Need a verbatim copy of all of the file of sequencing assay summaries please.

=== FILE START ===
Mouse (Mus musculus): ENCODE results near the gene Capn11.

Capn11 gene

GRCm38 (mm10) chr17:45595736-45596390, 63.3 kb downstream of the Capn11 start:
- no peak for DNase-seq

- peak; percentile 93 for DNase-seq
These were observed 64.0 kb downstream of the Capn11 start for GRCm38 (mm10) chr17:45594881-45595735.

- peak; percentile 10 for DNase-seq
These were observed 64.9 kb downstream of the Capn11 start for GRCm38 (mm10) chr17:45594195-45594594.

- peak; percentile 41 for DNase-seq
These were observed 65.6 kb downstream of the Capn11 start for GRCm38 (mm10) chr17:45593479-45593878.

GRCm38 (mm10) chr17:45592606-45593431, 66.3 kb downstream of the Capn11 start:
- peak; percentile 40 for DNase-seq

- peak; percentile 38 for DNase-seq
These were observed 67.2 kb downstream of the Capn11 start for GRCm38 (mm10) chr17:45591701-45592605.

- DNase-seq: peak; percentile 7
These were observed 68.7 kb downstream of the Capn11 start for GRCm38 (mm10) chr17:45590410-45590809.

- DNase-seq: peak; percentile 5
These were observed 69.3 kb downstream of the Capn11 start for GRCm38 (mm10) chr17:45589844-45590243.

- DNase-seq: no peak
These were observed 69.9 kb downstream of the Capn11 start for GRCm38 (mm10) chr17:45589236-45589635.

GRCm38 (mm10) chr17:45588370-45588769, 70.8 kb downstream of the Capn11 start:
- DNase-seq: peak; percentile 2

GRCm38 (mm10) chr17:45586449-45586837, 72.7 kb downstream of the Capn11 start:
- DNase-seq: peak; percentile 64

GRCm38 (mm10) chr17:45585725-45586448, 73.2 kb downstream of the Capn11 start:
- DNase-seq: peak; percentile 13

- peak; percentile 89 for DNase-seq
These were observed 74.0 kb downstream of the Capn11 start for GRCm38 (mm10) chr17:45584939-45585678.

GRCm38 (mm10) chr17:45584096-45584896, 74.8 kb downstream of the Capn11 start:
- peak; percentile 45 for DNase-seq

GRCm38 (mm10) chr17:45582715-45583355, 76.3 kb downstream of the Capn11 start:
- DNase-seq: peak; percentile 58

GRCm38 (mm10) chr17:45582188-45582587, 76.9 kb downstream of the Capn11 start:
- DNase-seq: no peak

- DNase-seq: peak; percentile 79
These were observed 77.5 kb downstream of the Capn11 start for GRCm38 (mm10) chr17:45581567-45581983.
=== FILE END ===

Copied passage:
Mouse (Mus musculus): ENCODE results near the gene Capn11.

Capn11 gene

GRCm38 (mm10) chr17:45595736-45596390, 63.3 kb downstream of the Capn11 start:
- no peak for DNase-seq

- peak; percentile 93 for DNase-seq
These were observed 64.0 kb downstream of the Capn11 start for GRCm38 (mm10) chr17:45594881-45595735.

- peak; percentile 10 for DNase-seq
These were observed 64.9 kb downstream of the Capn11 start for GRCm38 (mm10) chr17:45594195-45594594.

- peak; percentile 41 for DNase-seq
These were observed 65.6 kb downstream of the Capn11 start for GRCm38 (mm10) chr17:45593479-45593878.

GRCm38 (mm10) chr17:45592606-45593431, 66.3 kb downstream of the Capn11 start:
- peak; percentile 40 for DNase-seq

- peak; percentile 38 for DNase-seq
These were observed 67.2 kb downstream of the Capn11 start for GRCm38 (mm10) chr17:45591701-45592605.

- DNase-seq: peak; percentile 7
These were observed 68.7 kb downstream of the Capn11 start for GRCm38 (mm10) chr17:45590410-45590809.

- DNase-seq: peak; percentile 5
These were observed 69.3 kb downstream of the Capn11 start for GRCm38 (mm10) chr17:45589844-45590243.

- DNase-seq: no peak
These were observed 69.9 kb downstream of the Capn11 start for GRCm38 (mm10) chr17:45589236-45589635.

GRCm38 (mm10) chr17:45588370-45588769, 70.8 kb downstream of the Capn11 start:
- DNase-seq: peak; percentile 2

GRCm38 (mm10) chr17:45586449-45586837, 72.7 kb downstream of the Capn11 start:
- DNase-seq: peak; percentile 64

GRCm38 (mm10) chr17:45585725-45586448, 73.2 kb downstream of the Capn11 start:
- DNase-seq: peak; percentile 13

- peak; percentile 89 for DNase-seq
These were observed 74.0 kb downstream of the Capn11 start for GRCm38 (mm10) chr17:45584939-45585678.

GRCm38 (mm10) chr17:45584096-45584896, 74.8 kb downstream of the Capn11 start:
- peak; percentile 45 for DNase-seq

GRCm38 (mm10) chr17:45582715-45583355, 76.3 kb downstream of the Capn11 start:
- DNase-seq: peak; percentile 58

GRCm38 (mm10) chr17:45582188-45582587, 76.9 kb downstream of the Capn11 start:
- DNase-seq: no peak

- DNase-seq: peak; percentile 79
These were observed 77.5 kb downstream of the Capn11 start for GRCm38 (mm10) chr17:45581567-45581983.